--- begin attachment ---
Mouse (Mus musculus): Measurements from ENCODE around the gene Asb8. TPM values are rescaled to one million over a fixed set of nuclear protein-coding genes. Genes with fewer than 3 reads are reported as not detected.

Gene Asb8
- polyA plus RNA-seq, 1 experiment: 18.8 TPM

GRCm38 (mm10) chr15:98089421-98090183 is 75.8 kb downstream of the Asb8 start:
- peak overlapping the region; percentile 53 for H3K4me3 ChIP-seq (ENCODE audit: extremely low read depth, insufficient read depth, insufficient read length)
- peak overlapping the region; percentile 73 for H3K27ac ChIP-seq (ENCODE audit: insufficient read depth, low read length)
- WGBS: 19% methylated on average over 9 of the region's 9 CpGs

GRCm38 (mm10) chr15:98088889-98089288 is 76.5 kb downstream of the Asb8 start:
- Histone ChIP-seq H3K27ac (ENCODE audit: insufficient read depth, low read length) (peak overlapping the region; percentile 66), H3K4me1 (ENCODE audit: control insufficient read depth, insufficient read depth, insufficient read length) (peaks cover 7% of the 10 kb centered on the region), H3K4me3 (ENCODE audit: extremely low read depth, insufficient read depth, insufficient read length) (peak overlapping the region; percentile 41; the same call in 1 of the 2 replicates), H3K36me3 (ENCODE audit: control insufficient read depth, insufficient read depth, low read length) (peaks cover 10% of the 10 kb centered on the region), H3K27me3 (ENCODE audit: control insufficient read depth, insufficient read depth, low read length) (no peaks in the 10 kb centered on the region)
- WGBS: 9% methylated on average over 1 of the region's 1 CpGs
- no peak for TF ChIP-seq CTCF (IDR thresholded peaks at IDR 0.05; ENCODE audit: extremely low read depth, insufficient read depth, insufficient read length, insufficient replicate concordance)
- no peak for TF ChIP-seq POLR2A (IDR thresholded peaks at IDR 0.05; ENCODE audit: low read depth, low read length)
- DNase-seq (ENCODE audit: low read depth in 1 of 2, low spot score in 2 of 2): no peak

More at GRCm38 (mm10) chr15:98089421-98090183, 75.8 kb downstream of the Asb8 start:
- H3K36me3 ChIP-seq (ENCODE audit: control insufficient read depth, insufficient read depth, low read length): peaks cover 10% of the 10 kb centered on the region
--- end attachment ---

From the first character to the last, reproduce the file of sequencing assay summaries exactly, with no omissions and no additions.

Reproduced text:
Mouse (Mus musculus): Measurements from ENCODE around the gene Asb8. TPM values are rescaled to one million over a fixed set of nuclear protein-coding genes. Genes with fewer than 3 reads are reported as not detected.

Gene Asb8
- polyA plus RNA-seq, 1 experiment: 18.8 TPM

GRCm38 (mm10) chr15:98089421-98090183 is 75.8 kb downstream of the Asb8 start:
- peak overlapping the region; percentile 53 for H3K4me3 ChIP-seq (ENCODE audit: extremely low read depth, insufficient read depth, insufficient read length)
- peak overlapping the region; percentile 73 for H3K27ac ChIP-seq (ENCODE audit: insufficient read depth, low read length)
- WGBS: 19% methylated on average over 9 of the region's 9 CpGs

GRCm38 (mm10) chr15:98088889-98089288 is 76.5 kb downstream of the Asb8 start:
- Histone ChIP-seq H3K27ac (ENCODE audit: insufficient read depth, low read length) (peak overlapping the region; percentile 66), H3K4me1 (ENCODE audit: control insufficient read depth, insufficient read depth, insufficient read length) (peaks cover 7% of the 10 kb centered on the region), H3K4me3 (ENCODE audit: extremely low read depth, insufficient read depth, insufficient read length) (peak overlapping the region; percentile 41; the same call in 1 of the 2 replicates), H3K36me3 (ENCODE audit: control insufficient read depth, insufficient read depth, low read length) (peaks cover 10% of the 10 kb centered on the region), H3K27me3 (ENCODE audit: control insufficient read depth, insufficient read depth, low read length) (no peaks in the 10 kb centered on the region)
- WGBS: 9% methylated on average over 1 of the region's 1 CpGs
- no peak for TF ChIP-seq CTCF (IDR thresholded peaks at IDR 0.05; ENCODE audit: extremely low read depth, insufficient read depth, insufficient read length, insufficient replicate concordance)
- no peak for TF ChIP-seq POLR2A (IDR thresholded peaks at IDR 0.05; ENCODE audit: low read depth, low read length)
- DNase-seq (ENCODE audit: low read depth in 1 of 2, low spot score in 2 of 2): no peak

More at GRCm38 (mm10) chr15:98089421-98090183, 75.8 kb downstream of the Asb8 start:
- H3K36me3 ChIP-seq (ENCODE audit: control insufficient read depth, insufficient read depth, low read length): peaks cover 10% of the 10 kb centered on the region